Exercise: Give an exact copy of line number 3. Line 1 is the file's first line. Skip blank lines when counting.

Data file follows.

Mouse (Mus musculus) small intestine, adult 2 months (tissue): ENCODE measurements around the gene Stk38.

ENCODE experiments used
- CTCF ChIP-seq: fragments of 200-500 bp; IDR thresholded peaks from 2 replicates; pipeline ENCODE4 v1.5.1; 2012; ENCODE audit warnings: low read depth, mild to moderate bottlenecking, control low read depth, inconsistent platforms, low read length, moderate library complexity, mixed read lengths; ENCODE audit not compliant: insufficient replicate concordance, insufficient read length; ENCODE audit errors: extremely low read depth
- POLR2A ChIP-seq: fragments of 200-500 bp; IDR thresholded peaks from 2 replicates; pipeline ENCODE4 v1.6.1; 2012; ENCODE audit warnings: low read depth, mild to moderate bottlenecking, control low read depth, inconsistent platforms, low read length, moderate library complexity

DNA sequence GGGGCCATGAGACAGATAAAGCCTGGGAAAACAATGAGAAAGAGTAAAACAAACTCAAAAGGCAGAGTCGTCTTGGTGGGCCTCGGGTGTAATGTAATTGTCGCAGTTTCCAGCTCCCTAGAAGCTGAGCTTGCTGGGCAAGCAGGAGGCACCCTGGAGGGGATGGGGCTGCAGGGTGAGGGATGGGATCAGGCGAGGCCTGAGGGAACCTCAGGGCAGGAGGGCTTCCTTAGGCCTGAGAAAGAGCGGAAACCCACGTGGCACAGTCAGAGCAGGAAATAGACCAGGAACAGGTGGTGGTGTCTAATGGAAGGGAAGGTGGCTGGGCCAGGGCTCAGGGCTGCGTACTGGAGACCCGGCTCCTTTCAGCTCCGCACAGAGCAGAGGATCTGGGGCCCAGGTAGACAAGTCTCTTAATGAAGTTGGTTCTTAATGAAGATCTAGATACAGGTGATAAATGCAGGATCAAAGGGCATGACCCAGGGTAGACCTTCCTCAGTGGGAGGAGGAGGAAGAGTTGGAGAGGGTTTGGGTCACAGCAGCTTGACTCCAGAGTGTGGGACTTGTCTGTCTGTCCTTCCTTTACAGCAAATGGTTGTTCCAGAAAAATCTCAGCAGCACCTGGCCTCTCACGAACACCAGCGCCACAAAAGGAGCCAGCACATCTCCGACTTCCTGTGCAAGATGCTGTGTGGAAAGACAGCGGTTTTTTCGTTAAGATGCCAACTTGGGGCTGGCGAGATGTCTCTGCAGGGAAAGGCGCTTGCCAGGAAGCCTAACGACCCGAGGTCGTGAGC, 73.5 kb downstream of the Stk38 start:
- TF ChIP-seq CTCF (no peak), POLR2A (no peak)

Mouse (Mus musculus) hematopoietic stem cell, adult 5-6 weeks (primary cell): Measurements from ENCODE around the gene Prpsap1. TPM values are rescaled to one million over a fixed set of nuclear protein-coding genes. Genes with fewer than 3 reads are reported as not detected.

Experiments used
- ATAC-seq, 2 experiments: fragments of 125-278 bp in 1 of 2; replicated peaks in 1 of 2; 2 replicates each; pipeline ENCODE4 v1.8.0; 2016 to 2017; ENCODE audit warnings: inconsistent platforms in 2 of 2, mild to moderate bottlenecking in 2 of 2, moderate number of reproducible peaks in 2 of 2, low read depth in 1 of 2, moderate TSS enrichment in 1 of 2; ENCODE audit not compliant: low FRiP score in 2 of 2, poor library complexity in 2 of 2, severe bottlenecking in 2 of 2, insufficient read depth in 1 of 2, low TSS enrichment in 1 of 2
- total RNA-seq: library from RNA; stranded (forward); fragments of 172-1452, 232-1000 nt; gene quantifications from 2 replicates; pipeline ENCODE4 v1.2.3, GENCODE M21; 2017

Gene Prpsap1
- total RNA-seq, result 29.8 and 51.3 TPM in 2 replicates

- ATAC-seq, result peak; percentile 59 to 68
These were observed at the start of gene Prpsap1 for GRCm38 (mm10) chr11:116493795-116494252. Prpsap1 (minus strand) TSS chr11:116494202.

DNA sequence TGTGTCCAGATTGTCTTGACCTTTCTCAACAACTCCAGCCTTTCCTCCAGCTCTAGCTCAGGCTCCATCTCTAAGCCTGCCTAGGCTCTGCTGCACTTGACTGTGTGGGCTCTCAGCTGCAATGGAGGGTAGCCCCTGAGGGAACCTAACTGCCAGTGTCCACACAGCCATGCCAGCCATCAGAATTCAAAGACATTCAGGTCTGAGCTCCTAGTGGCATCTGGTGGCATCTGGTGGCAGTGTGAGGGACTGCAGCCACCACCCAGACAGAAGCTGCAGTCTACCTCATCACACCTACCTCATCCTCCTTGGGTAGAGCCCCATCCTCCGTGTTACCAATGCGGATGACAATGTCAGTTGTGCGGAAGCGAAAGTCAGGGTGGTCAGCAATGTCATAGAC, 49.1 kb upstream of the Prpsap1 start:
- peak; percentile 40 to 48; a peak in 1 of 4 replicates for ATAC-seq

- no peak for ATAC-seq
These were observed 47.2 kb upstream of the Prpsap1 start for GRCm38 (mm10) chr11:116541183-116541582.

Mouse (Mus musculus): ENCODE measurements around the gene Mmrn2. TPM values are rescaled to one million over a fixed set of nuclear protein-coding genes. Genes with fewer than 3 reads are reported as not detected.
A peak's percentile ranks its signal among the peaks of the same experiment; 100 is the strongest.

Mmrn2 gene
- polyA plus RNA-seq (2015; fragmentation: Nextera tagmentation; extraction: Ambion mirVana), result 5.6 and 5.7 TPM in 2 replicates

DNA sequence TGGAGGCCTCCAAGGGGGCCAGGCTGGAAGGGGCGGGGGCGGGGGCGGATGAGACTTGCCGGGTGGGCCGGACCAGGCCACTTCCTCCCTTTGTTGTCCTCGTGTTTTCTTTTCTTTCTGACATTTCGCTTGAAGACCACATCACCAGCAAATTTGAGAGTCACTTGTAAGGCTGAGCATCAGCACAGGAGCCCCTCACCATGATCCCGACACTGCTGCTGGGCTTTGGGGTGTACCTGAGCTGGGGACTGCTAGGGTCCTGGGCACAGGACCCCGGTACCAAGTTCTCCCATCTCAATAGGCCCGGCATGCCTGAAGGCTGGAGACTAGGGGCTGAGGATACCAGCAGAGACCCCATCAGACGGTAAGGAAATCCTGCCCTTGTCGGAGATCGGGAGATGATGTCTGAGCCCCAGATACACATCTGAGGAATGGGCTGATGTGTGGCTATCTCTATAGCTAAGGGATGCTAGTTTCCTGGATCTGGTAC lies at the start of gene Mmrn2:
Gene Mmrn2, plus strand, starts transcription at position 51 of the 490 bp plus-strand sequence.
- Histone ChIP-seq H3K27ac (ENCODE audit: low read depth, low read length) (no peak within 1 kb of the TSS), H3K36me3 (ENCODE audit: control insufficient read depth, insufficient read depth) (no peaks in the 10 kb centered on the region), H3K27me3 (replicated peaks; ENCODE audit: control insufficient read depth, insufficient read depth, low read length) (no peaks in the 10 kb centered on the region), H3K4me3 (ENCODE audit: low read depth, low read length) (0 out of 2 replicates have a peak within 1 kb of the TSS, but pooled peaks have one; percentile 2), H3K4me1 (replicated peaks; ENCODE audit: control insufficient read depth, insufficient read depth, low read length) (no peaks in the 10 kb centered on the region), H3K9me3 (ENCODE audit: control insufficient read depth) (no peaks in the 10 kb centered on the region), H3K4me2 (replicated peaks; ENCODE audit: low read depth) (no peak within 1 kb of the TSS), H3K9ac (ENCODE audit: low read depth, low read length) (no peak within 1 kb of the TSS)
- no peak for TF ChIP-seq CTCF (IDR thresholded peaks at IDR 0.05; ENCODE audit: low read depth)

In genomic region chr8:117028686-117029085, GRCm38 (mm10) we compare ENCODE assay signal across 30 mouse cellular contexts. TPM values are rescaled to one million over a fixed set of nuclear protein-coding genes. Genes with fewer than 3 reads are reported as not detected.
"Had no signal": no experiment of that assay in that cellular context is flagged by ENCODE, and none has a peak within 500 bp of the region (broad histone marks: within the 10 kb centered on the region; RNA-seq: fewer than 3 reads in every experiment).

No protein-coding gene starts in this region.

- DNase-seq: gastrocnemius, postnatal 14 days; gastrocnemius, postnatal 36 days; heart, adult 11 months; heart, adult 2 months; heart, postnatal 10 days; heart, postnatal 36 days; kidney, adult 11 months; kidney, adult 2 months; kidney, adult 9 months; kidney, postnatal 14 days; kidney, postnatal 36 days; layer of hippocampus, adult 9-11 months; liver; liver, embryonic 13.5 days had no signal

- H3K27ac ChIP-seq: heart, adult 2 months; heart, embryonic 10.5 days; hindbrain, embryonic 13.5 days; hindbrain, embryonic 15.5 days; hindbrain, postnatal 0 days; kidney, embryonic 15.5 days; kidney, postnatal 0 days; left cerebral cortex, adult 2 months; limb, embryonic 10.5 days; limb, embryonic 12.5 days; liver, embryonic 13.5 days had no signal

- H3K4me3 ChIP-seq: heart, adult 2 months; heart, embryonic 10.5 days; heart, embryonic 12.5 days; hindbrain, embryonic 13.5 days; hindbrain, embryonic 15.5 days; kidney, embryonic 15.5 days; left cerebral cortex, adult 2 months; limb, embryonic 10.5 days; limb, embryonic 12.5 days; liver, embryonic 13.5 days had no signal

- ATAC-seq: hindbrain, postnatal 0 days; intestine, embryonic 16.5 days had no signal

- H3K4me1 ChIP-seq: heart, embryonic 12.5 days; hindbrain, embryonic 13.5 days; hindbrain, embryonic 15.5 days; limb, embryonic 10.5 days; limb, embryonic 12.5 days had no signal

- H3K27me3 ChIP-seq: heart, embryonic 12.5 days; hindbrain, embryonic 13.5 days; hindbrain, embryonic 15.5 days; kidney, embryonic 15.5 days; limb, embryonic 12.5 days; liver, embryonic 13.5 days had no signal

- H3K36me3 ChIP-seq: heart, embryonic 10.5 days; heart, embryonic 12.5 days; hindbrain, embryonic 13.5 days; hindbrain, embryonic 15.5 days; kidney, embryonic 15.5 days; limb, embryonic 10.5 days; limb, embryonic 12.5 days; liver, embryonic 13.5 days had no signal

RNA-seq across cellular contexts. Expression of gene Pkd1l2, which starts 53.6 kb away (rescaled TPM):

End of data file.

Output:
- CTCF ChIP-seq: fragments of 200-500 bp; IDR thresholded peaks from 2 replicates; pipeline ENCODE4 v1.5.1; 2012; ENCODE audit warnings: low read depth, mild to moderate bottlenecking, control low read depth, inconsistent platforms, low read length, moderate library complexity, mixed read lengths; ENCODE audit not compliant: insufficient replicate concordance, insufficient read length; ENCODE audit errors: extremely low read depth